Science & Nature

What If an Asteroid Hit Earth?

What If an Asteroid Hit Earth? thumbnail

Chances of an asteroid hitting are pretty small. NASA has tracked 90 percent of the near-Earth asteroids that are at least a half-mile (0.8 kilometers) wide and believes none of them has a significant chance of hitting Earth.

Still there could be some bigger asteroids out there that NASA doesn’t know about. If a mile-wide asteroid hit Earth, it would strike the planet’s surface at about 30,000 miles per hour (48,280 kilometers per hour). An asteroid that big traveling at that speed has the energy roughly equal to a 1 million-megaton bomb.

It’s difficult to imagine 1 million megatons, so let’s try some smaller sizes. Let’s say that an asteroid the size of a house hit Earth at 30,000 miles per hour (48,280 kilometers per hour). It would have the energy roughly equal to the bomb that fell on Hiroshima — perhaps 20 kilotons. An asteroid like this would flatten reinforced concrete buildings up to half a mile from where it hit, and flatten wooden structures perhaps a mile and a half (0.8 kilometers) from ground zero. It would, in other words, do extensive damage to any city.

If the asteroid was as big as a 20-story building (200 feet [61 meters] on a side), it could have the amount of energy equal to the largest nuclear bombs made today — about 25 to 50 megatons. This size asteroid would flatten reinforced concrete buildings 5 miles (8 kilometers) from ground zero. It would completely destroy most major cities in the United States.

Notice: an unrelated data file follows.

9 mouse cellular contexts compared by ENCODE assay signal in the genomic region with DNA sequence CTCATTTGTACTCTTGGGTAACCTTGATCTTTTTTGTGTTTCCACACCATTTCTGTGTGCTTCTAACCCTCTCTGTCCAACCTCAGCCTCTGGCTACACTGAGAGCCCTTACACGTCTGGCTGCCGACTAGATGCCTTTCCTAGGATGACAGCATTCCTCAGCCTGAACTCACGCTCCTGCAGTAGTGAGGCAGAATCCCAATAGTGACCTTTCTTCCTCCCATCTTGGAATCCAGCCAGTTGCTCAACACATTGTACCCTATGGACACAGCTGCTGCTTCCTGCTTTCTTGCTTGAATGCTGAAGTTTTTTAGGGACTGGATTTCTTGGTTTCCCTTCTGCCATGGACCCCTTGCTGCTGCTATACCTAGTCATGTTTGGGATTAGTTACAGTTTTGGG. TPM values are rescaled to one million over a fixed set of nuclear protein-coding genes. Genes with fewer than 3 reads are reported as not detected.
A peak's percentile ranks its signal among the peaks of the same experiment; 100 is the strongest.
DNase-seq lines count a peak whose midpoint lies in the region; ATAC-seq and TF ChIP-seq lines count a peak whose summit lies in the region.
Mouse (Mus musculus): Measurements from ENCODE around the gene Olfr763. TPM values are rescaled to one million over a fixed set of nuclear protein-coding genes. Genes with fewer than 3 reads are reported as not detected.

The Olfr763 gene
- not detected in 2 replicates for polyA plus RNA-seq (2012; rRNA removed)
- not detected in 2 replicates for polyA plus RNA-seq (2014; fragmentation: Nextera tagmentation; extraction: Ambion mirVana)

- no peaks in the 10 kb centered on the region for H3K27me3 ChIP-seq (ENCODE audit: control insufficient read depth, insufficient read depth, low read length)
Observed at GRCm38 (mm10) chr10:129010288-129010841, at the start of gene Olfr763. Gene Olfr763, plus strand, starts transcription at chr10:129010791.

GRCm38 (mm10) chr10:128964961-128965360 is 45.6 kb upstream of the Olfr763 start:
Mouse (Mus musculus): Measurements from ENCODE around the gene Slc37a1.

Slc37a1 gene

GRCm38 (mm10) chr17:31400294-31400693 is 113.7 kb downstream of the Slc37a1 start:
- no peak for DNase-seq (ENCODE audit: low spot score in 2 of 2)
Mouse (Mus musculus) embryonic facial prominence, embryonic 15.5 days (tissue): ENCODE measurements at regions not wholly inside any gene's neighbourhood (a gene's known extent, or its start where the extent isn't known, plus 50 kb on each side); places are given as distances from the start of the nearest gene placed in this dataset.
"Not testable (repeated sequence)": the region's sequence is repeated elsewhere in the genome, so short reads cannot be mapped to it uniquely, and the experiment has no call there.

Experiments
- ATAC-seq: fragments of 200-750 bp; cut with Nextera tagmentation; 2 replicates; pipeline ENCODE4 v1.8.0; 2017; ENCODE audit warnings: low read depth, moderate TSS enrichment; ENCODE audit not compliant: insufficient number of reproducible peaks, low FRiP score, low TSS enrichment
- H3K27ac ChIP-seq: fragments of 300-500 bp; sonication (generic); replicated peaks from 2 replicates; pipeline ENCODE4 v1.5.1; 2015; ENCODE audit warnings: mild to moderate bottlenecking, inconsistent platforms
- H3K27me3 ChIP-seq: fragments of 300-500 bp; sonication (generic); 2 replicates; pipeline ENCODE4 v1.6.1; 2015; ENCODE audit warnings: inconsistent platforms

For an asteroid to wipe out most everything on Earth, it would have to be massive. Scientists estimate it would take an asteroid about 7 to 8 miles (11 to 12 kilometers) wide crashing into the Earth. Once it made impact, it would create a tremendous dust plume that would envelope the entire planet, block out the sun and raise temperatures where the asteroid made impact. Billions would die, and much of life on the planet would be destroyed. But, scientists believe some would survive. NASA scientists say it would take an asteroid 60 miles (96 kilometers) wide to totally wipe out life on Earth.

asteroid hitting Earth
Asteroid Didymos (bottom left) and its moonlet, Dimorphos are seen less than three minutes before NASA’s DART spacecraft made impact. This is the last image to include a complete view of both asteroids.

NASA/Johns Hopkins APL

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